For the past 15 years, we doctors have been pushing the pedal to the metal when it comes to diagnosing and treating osteoporosis. The message seemed to be “it’s never to early to screen for thin bones.”
But the trend towards early and frequent screening has eased somewhat, and will probably ease even more in light of a new study in this week’s New England Journal of Medicine.
The study finds when women age 65 or older are screened for osteoporosis and their bones are A-OK, it is then A-OK to wait up to another 15 years before screening again. That’s because, for the vast majority of women, osteoporosis is a very slooooooooow disease. Meaning if you’ve got good bones, you’re probably going to have good bones for a long time.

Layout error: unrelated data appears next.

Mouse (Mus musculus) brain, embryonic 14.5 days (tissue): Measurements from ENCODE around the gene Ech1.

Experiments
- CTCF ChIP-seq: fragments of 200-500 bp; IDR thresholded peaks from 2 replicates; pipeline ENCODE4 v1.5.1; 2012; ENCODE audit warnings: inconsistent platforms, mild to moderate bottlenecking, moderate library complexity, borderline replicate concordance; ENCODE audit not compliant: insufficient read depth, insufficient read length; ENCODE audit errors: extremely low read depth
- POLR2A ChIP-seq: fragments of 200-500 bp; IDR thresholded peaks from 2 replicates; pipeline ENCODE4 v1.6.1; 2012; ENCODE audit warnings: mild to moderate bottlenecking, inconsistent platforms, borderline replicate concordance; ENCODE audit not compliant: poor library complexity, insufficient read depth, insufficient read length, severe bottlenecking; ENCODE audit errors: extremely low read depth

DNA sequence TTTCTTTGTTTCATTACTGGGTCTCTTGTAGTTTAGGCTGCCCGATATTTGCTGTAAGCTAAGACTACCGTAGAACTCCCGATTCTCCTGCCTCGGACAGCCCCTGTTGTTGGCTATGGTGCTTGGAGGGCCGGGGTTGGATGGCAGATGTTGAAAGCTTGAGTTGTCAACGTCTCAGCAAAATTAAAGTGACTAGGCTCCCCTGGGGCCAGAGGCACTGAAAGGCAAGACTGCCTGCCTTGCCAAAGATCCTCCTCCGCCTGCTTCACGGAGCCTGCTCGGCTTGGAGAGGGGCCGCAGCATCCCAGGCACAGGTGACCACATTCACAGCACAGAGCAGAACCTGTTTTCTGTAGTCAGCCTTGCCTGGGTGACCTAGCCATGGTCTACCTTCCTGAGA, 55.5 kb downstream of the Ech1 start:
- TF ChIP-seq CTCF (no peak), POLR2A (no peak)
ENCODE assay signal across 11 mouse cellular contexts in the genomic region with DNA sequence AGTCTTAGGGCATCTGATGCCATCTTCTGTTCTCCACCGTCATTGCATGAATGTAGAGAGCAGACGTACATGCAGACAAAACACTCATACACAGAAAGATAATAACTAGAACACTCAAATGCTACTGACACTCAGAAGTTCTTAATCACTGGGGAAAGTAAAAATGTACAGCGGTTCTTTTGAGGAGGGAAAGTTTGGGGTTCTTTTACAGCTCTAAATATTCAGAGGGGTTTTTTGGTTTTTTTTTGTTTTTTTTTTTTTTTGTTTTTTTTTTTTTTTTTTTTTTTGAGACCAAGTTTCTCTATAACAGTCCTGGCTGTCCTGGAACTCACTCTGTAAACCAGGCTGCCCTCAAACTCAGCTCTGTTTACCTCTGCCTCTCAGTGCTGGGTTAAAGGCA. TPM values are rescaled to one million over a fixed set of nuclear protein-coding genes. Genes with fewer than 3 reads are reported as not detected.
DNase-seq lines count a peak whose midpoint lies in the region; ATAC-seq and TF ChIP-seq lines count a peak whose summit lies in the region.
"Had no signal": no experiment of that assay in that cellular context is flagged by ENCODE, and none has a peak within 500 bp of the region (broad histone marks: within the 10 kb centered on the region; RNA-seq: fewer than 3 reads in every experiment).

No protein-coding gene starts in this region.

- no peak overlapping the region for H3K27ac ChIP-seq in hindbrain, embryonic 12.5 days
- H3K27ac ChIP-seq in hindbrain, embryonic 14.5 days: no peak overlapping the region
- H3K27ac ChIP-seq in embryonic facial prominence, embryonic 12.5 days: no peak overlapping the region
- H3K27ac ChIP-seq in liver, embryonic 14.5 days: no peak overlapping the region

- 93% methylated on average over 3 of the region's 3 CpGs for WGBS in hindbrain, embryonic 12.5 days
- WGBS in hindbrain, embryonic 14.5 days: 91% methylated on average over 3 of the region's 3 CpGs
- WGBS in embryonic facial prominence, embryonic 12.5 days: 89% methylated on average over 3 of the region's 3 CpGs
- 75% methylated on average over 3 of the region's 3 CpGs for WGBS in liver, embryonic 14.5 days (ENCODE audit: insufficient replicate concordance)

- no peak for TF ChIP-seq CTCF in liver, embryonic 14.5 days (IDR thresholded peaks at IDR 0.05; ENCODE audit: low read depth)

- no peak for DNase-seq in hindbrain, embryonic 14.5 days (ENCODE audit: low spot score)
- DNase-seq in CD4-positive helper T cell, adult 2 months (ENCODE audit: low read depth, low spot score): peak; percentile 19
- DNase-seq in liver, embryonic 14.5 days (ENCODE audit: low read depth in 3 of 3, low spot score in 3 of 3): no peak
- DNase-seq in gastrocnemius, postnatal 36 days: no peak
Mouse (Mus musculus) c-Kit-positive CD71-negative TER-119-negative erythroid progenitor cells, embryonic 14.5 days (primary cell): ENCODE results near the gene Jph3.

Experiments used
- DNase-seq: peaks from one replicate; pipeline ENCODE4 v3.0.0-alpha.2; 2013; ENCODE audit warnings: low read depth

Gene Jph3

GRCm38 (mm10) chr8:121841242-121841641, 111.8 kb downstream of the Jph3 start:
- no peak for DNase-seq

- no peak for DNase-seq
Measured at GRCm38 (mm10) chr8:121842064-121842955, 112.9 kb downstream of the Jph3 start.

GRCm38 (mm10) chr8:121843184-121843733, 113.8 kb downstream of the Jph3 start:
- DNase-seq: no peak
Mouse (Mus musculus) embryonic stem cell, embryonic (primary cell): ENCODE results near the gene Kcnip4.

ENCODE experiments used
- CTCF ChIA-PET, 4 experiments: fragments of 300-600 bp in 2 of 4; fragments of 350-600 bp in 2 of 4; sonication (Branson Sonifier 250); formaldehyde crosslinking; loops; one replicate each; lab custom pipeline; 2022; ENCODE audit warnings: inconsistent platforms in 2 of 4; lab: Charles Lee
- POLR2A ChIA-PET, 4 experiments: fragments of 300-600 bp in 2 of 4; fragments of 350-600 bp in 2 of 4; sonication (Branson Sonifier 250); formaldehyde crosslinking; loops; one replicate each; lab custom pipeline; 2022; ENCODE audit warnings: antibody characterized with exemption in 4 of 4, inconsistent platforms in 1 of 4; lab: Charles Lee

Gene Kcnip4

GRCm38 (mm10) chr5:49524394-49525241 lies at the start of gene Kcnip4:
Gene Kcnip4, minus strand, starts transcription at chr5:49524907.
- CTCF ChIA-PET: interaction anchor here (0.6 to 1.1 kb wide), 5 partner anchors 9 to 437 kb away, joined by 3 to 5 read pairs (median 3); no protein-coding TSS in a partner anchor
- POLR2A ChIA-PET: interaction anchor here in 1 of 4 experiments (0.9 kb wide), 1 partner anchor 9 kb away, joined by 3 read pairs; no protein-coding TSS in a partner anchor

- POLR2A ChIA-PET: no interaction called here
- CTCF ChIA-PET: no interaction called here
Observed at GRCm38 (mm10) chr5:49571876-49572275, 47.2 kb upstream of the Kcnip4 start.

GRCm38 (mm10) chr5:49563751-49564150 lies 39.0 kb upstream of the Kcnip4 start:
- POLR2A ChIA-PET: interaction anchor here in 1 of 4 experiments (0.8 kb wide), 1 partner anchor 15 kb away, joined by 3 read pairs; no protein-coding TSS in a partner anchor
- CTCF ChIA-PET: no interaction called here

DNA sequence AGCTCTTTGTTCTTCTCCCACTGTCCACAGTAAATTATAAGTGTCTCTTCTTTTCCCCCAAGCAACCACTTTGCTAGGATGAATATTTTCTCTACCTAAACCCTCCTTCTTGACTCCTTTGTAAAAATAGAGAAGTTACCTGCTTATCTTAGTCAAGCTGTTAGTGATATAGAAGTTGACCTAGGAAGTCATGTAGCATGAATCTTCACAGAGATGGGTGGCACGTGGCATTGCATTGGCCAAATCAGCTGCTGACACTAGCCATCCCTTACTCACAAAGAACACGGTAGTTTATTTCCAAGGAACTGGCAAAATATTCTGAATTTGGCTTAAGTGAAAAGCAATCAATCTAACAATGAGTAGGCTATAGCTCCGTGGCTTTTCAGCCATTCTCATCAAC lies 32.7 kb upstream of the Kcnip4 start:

We used to start screening women in the 50s for thin bones. Now the guidelines say the first screen should be at age 65 — unless there’s something else going on.
For example, women with a strong family of osteoporosis, very thin women, women who smoke or women who have had their ovaries removed at a young age (or undergone an early menopause) are among those who should probably be screened before 65.
But there is no “one size fits all” for this special group when it comes to what age to start bone density screening. It’s a good topic to discuss with your doctor.
One final point: The trend towards frequent screening really seemed to start when drugs to treat osteoporosis came along beginning around 1995.
Since then we’ve learned that these drugs are good, but not perfect. They do not prevent osteoporosis. You can’t stay on them forever if you do have osteoporosis. And they can have some fairly heavy-duty side effects. Keep it in mind when it comes to screening and treatment.